Outside of the LBPN, there’s also the main countrywide competition with teams from every department in Nicaragua. Called the Campeonato Nacional de Béisbol Superior Germán Pomares, this competition also includes the five main LBPN teams and runs from February to August. That means there’s pro baseball going on in Nicaragua for most of the year.
Leones de León
The Leones de León is one of the best baseball teams in Nicaragua. With 19 national championship titles, six LBPN crowns, plus the 2019 title in the now defunct Latin American Series, we’d also say they’re up there among the best in Central America. Maybe even Latin America.
The Leones play their home games at the Estadio Héroes y Mártires de Septiembre in León. They have a beautiful style of play and the crowd loves watching their games live. Whenever the Leones win something – which is a frequent occurance – the city goes wild in celebration. Nicaragua takes its baseball seriously, and the good people of León are as passionate about their team as you can get.
Tigres de Chinandega
The Tigres de Chinandega is another team competing in both competitions in Nicaragua. It’s a proud club, and one of Nicaragua’s newest teams. We love the Tigres because Chinandega holds a place in our hearts. It’s a great little town and also the hottest place in Central America. How these guys can play baseball in that heat is amazing to us.
Gigantes de Rivas
Another one of our favorite baseball teams in Nicaragua is the Gigantes de Rivas, playing out of Rivas in the south of the country. If you’re hanging out in the beach town of San Juan del Sur, one of Nicaragua’s main expat centers, it’s an easy and fun day out to go watch the Gigantes.
They have a wonderful crowd and their home games are beautiful to watch live.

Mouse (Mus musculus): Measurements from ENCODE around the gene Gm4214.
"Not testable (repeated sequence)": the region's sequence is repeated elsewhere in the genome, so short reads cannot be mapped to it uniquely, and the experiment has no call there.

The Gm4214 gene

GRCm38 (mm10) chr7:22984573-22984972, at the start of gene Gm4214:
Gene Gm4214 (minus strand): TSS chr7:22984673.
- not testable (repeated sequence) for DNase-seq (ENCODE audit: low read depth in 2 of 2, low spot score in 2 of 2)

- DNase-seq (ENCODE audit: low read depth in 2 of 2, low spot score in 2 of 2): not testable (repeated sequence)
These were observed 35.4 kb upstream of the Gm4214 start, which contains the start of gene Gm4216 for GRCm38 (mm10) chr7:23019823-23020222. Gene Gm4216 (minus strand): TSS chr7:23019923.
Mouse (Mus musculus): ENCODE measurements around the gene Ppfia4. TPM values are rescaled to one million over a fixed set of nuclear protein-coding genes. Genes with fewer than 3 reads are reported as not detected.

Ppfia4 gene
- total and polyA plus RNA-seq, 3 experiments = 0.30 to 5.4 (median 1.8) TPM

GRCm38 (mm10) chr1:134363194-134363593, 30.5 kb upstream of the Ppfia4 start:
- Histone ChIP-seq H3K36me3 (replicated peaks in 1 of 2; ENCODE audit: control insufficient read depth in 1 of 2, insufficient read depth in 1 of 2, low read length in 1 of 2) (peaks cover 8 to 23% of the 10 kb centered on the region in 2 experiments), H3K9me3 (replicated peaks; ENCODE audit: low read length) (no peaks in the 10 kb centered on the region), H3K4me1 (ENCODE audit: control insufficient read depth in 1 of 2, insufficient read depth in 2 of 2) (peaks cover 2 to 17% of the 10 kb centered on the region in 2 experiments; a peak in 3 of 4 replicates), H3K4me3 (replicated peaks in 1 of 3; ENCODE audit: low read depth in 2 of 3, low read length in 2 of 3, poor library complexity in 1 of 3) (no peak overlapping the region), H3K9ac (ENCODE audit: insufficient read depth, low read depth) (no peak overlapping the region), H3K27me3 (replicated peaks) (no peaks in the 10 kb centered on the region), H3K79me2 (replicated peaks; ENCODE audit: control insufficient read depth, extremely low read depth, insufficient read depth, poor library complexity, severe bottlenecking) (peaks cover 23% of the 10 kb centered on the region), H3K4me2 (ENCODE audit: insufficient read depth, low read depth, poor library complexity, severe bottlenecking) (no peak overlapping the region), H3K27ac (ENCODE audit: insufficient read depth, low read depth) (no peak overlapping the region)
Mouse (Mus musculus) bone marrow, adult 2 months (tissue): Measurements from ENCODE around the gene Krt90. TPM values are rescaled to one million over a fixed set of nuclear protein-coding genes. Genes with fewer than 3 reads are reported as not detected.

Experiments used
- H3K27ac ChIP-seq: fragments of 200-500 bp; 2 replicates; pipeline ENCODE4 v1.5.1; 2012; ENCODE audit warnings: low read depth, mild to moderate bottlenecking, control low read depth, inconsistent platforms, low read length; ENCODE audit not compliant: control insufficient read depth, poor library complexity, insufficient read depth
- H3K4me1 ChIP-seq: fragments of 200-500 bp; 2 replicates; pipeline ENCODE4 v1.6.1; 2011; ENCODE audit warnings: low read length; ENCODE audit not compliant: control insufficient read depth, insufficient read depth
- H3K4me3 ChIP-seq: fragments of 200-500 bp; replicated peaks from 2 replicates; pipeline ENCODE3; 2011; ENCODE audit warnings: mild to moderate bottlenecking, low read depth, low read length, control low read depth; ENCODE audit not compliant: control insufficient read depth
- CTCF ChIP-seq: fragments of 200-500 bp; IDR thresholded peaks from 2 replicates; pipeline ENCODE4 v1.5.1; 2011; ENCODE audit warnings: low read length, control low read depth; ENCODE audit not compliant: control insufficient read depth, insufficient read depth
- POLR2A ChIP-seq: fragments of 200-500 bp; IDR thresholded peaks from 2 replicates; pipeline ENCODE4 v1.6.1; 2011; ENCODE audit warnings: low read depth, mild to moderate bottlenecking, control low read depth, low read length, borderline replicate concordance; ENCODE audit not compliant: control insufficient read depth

Baseball in Panama
Panama is the other country in Central America with a professional baseball league. Probeis is a tiny league, made even tinier during the pandemic, when the Toros de Herrera folded, turning a four-team league into a three-team league.
The demise of the Toros de Herrera was especially shocking, seeing as they won the Caribbean Series in 2019. This series is an international baseball competition held each year featuring the league winners from the Colombian, Dominican, Mexican, Panamanian, Puerto Rican, and Venezuelan professional leagues. The Toros played beautiful baseball.
Despite the tiny size of the Panamanian league and the problems caused by the pandemic, baseball in Panama remains popular and competitive. Everyone wants their team to play in the Caribbean series.
Outside Nicaragua and Panama, baseball has somewhat of a following elsewhere in Central America.
You won’t find professional leagues and baseball stadiums, but you will find a game, if you want to watch, and a team if you want to play. The large number of Nicaraguans living in Costa Rica make baseball popular in that country (head to Sabana Park in San Jose of a weekend to see what we mean), while you’ll also find the sport played in El Salvador and Honduras.
If you’re looking for baseball in Central America, you’ll find it at some level, no matter where you are.